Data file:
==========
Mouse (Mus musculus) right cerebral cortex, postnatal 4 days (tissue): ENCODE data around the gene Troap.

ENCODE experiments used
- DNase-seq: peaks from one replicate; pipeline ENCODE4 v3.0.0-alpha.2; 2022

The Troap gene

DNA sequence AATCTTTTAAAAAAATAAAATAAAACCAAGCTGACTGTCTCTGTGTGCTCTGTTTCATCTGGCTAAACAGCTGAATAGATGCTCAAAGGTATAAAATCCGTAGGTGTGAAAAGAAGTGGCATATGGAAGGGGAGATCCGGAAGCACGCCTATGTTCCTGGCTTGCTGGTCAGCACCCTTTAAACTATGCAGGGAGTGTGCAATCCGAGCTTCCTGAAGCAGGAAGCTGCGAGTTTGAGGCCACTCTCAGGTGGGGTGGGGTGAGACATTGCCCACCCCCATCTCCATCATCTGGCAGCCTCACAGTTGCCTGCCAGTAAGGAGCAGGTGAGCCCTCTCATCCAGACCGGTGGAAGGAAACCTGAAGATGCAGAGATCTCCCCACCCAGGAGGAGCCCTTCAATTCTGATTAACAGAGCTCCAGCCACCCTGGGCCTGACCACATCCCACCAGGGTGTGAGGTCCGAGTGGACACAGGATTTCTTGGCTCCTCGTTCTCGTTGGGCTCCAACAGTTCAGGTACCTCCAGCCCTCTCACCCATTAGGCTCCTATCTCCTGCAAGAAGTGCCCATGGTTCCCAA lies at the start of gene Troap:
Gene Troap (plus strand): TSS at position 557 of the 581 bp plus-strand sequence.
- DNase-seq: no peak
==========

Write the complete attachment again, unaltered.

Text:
Mouse (Mus musculus) right cerebral cortex, postnatal 4 days (tissue): ENCODE data around the gene Troap.

ENCODE experiments used
- DNase-seq: peaks from one replicate; pipeline ENCODE4 v3.0.0-alpha.2; 2022

The Troap gene

DNA sequence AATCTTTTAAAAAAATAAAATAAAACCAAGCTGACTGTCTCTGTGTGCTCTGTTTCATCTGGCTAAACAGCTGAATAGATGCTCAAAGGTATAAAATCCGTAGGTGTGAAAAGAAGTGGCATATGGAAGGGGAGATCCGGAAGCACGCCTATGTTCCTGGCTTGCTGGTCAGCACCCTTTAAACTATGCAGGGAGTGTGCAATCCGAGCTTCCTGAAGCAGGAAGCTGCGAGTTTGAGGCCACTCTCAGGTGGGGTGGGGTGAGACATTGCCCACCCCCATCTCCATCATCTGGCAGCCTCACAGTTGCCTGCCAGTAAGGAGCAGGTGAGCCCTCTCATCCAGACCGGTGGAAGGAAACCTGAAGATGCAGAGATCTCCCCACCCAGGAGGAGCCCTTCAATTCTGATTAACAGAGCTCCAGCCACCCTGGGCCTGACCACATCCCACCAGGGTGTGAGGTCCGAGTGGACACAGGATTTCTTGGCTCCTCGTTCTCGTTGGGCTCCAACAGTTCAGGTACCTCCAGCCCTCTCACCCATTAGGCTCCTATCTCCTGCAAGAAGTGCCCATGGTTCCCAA lies at the start of gene Troap:
Gene Troap (plus strand): TSS at position 557 of the 581 bp plus-strand sequence.
- DNase-seq: no peak